Mexico has been quite the surprise for HotelTonight. The last minute hotel booking app has taken off faster in Mexico than in the U.S. and virtually any other market. Why? At today’s PulsoConf, HotelTonight Co-founder and COO Jared Simon offered up a potential explanation:
It’s a cultural norm here to wait until the last second.
Simon closed out the morning session of PulsoConf 2013 with a fireside chat, recounting the HotelTonight story and shedding light on how the startup has taken off so much, so fast. “We like to say that HotelTonight is bringing the fun back into booking hotels,” he quipped.
The road, like any, has been a bumpy one. While hotels stand to reap big benefits from the HotelTonight solution (imagine that they generally run at 60% occupancy levels), they aren’t exactly the biggest fans of distributors. Historically, in the online travel distribution space, hotels have been taken advantage of by distributors with a lot of power, meaning they’re not exactly eager to get onboard. HotelTonight set out to change that. “We wanted to be someone that hotels want to work with,” Simon remarked.
HotelTonight is designed in a way that helps hotels increase capacity without making sacrifices in revenues. It displays a very limited number of hotels in each city each day and rotates offers in and out, meaning that loyal customers won’t be tempted to rely on HotelTonight and make last-minute bookings to get discounts.
The company also took a unique approach in hiring. Instead of bringing in industry vets from companies like Expedia and Orbitz, who would be able to “hit the ground running,” HotelTonight hired individuals new to the industry and put them together in San Francisco for them to learn from one another. This has given HotelTonight a unique personality that is generally attractive to hotels.
Another roadblock when getting started: smartphones. Given the prevalence of the devices today, it’s easy to forget that in 2010, the story was quite different. The smartphone market was just taking off, and no one had done a mobile only commerce play.
Three years later, the scenario has transformed, and HotelTonight has gained big time. The company announced a US$45 million Series D round just last week, has offices in San Francisco and London, and employs over 100 professionals. Not only are users booking hotels on the app, but they’re also using it as a time waster tool – quite to the surprise of HotelTonight itself.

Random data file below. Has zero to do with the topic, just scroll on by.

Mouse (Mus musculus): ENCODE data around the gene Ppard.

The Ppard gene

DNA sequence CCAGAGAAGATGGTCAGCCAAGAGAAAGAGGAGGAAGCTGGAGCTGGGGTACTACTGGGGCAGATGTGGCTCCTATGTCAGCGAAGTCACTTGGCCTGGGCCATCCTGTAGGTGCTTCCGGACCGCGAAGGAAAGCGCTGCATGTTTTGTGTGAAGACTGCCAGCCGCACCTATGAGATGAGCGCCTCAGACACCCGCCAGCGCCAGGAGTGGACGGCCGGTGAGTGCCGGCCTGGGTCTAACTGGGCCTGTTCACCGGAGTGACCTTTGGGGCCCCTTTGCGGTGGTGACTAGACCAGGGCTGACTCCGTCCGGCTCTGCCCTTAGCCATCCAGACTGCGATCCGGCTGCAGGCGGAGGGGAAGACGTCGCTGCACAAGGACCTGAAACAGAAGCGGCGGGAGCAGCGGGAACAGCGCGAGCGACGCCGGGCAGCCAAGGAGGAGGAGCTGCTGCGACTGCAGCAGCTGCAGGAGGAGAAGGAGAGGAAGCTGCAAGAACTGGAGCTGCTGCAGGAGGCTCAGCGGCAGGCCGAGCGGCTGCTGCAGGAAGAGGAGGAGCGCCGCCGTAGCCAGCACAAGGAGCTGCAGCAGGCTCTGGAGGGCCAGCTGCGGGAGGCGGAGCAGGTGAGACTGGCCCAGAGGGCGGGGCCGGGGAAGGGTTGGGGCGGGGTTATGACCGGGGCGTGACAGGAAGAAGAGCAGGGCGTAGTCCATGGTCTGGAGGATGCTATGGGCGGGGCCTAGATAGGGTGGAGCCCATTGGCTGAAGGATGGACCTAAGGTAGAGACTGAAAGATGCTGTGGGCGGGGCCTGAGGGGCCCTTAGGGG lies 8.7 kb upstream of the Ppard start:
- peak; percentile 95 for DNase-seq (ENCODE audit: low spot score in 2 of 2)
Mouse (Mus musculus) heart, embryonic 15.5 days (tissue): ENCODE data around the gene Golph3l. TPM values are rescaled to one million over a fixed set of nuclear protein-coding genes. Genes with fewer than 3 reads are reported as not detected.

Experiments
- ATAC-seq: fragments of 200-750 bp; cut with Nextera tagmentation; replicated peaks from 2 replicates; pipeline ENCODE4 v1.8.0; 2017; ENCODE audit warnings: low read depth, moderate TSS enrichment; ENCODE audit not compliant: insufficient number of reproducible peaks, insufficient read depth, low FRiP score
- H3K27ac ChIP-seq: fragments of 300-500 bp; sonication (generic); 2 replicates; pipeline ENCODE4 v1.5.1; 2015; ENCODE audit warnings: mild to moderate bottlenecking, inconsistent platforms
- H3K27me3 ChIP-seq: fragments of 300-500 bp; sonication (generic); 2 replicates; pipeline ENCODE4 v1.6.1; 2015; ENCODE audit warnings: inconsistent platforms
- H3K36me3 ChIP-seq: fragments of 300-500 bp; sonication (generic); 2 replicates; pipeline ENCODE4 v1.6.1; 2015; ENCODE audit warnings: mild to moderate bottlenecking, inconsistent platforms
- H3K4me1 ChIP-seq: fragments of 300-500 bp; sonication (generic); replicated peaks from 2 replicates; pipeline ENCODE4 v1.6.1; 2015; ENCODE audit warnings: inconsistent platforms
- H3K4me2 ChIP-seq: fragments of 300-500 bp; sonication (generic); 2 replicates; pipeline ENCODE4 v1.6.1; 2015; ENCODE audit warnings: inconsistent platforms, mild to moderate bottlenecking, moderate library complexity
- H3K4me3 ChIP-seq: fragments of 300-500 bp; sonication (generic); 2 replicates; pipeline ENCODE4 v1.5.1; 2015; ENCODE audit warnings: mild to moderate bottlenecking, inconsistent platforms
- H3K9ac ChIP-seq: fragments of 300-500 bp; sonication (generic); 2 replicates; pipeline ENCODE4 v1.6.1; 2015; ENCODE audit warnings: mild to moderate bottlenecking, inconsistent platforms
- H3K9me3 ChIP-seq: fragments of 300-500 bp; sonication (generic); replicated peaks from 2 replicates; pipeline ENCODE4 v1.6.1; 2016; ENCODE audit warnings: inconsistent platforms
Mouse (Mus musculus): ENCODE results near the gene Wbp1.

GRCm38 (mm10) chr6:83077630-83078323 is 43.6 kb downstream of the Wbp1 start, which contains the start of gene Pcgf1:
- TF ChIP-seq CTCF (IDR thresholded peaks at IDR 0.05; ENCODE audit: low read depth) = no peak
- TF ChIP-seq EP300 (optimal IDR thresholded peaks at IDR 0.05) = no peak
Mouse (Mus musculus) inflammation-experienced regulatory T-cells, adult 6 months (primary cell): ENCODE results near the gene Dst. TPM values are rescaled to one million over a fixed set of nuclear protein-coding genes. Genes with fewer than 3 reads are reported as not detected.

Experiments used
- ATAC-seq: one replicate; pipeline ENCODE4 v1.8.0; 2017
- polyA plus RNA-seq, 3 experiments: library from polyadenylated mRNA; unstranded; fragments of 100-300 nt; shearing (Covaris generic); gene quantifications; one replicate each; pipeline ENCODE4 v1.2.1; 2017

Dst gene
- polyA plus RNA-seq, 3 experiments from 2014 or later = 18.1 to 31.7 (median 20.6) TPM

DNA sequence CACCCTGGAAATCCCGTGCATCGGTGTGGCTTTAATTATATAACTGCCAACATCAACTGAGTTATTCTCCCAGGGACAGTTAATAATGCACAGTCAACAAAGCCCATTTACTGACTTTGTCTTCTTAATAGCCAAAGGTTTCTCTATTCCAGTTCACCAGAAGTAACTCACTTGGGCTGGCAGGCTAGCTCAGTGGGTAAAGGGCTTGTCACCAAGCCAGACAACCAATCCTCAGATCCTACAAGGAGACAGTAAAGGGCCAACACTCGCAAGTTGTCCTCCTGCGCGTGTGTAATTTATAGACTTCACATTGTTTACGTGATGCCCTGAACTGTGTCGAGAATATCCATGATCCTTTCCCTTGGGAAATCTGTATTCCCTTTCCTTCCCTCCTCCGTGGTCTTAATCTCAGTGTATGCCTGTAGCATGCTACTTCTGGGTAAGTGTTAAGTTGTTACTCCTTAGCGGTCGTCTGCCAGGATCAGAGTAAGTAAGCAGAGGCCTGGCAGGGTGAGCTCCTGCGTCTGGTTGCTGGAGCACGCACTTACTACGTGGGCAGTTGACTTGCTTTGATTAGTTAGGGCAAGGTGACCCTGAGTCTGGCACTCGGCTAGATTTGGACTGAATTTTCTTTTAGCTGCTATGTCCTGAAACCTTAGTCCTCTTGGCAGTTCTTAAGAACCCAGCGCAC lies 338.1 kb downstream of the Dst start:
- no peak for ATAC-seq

The HotelTonight team has made a concerted effort to grow the company while remaining faithful to its original proposition of maintaining the company’s culture. Simon explained:
When we started, we wanted to hire the best people we could find, and we wanted them to look at their time at HotelTonight as the best time in their career. If we stayed true to that as a fundamental premise when building the company, it would take care of itself.
Simon brought up a few other ingredients in HotelTonight’s recipe for success.
On the financial end, he emphasized the importance of remaining focused on the goal and spending as wisely as possible. He also advised prudence in adding resources:
We don’t add resources to the company until we’re in the midst of something that requires them. We don’t add resources in anticipation of challenges.
He also advised treading carefully when it comes to funding, telling the entrepreneurs in the audience to beware of bringing on investors who may prove subtractive to the business. He emphasized the importance of starting conversations prior to actively searching for funding as well.
Things are certainly going well for HotelTonight, but Simon is acutely aware of the amount of work that lies ahead and the pressure of staying at the forefront of its industry. “The thing that keeps me up at night is us losing our edge,” he confessed.
He and the HotelTonight team are now working on making the app faster (it currently takes about 10 seconds to book). They’re adding in elements of personalization, which is where there technology and investments are currently concentrated.
The company certainly has some lofty goals. Simon concluded:
I want this to be a company that everyone around the world uses, and that there’s nothing else they want to use to book hotels, ever.